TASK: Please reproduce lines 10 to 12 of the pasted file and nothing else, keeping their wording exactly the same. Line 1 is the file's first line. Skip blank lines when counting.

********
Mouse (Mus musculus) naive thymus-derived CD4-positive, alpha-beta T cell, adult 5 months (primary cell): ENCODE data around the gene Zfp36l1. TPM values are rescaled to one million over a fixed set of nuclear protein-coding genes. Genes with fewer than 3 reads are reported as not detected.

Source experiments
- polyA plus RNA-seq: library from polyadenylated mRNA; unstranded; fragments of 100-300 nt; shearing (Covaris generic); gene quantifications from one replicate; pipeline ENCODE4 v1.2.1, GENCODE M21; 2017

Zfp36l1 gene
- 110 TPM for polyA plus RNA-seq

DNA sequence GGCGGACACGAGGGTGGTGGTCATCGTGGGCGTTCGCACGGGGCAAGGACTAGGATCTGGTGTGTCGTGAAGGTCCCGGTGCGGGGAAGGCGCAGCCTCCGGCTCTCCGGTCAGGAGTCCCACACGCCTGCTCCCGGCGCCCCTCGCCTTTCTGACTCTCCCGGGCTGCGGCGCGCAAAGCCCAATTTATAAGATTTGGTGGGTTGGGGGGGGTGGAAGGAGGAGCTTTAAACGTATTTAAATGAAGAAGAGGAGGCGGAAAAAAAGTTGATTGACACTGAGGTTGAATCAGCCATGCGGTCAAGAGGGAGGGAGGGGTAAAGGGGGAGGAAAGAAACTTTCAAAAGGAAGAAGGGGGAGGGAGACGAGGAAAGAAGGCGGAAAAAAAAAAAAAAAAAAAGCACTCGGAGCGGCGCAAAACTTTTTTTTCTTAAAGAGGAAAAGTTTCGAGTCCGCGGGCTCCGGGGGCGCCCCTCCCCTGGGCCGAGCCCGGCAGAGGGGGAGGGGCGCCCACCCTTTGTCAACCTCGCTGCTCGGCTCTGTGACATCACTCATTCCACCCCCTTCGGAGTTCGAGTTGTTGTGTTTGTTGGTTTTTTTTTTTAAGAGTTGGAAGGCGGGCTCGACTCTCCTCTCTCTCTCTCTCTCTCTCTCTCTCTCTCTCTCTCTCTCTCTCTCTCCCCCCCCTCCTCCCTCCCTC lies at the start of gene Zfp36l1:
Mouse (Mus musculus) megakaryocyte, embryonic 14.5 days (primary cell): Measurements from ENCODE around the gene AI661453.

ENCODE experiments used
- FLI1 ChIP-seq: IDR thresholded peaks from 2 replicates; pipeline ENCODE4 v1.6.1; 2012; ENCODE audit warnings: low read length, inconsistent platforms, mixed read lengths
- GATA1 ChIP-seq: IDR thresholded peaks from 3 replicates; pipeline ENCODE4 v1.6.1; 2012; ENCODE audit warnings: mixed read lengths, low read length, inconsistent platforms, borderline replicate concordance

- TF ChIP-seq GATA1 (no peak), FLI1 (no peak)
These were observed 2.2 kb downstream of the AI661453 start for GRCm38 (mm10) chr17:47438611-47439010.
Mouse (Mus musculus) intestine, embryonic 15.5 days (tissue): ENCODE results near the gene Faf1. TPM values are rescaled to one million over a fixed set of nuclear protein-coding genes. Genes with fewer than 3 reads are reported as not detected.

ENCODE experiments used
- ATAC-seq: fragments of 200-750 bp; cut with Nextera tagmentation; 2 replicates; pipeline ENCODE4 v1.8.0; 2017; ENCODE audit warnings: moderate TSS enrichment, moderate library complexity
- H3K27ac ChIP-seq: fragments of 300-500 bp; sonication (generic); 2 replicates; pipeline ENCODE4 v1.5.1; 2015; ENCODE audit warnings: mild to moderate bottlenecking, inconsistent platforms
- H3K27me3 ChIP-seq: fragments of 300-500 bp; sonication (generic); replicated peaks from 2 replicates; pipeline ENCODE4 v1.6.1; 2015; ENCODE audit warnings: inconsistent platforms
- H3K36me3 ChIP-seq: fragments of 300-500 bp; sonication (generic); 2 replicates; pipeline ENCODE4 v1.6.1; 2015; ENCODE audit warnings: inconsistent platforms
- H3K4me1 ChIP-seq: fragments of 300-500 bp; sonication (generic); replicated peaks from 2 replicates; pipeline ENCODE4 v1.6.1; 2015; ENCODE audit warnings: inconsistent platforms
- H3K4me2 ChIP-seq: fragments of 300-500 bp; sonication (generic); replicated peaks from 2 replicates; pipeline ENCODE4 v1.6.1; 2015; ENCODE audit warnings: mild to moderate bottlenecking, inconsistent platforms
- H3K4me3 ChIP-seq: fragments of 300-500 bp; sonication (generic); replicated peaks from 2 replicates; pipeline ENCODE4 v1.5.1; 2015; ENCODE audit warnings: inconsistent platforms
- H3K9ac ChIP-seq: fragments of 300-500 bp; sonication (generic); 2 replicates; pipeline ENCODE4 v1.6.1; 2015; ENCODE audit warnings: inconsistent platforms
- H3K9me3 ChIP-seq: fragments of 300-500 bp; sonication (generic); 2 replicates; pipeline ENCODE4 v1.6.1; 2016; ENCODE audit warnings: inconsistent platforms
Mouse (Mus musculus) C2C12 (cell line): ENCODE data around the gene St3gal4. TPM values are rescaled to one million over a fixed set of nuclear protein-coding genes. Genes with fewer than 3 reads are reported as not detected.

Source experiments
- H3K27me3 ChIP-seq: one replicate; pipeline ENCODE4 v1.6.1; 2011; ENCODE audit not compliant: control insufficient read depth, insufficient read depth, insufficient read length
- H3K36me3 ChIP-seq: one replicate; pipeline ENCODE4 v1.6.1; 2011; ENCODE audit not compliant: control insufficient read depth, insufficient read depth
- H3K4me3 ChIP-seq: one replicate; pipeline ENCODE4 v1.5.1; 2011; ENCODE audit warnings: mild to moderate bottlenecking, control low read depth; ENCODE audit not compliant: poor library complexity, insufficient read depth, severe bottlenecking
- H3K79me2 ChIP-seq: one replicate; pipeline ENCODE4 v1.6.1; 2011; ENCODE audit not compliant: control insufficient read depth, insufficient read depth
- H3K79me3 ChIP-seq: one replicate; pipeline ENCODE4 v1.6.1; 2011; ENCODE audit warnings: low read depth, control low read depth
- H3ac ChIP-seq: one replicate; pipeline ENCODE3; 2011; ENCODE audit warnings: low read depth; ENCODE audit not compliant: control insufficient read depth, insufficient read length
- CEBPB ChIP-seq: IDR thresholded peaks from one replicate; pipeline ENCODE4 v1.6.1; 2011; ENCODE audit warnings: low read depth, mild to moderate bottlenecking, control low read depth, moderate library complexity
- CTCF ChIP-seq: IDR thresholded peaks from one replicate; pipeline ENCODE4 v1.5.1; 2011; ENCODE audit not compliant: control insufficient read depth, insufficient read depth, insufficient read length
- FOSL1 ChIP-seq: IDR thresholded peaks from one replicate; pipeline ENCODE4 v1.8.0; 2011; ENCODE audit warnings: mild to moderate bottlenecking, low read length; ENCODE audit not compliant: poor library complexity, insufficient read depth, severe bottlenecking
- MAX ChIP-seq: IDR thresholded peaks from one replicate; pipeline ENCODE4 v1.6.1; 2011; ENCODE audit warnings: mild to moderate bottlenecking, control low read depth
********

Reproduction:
- GATA1 ChIP-seq: IDR thresholded peaks from 3 replicates; pipeline ENCODE4 v1.6.1; 2012; ENCODE audit warnings: mixed read lengths, low read length, inconsistent platforms, borderline replicate concordance

- TF ChIP-seq GATA1 (no peak), FLI1 (no peak)
These were observed 2.2 kb downstream of the AI661453 start for GRCm38 (mm10) chr17:47438611-47439010.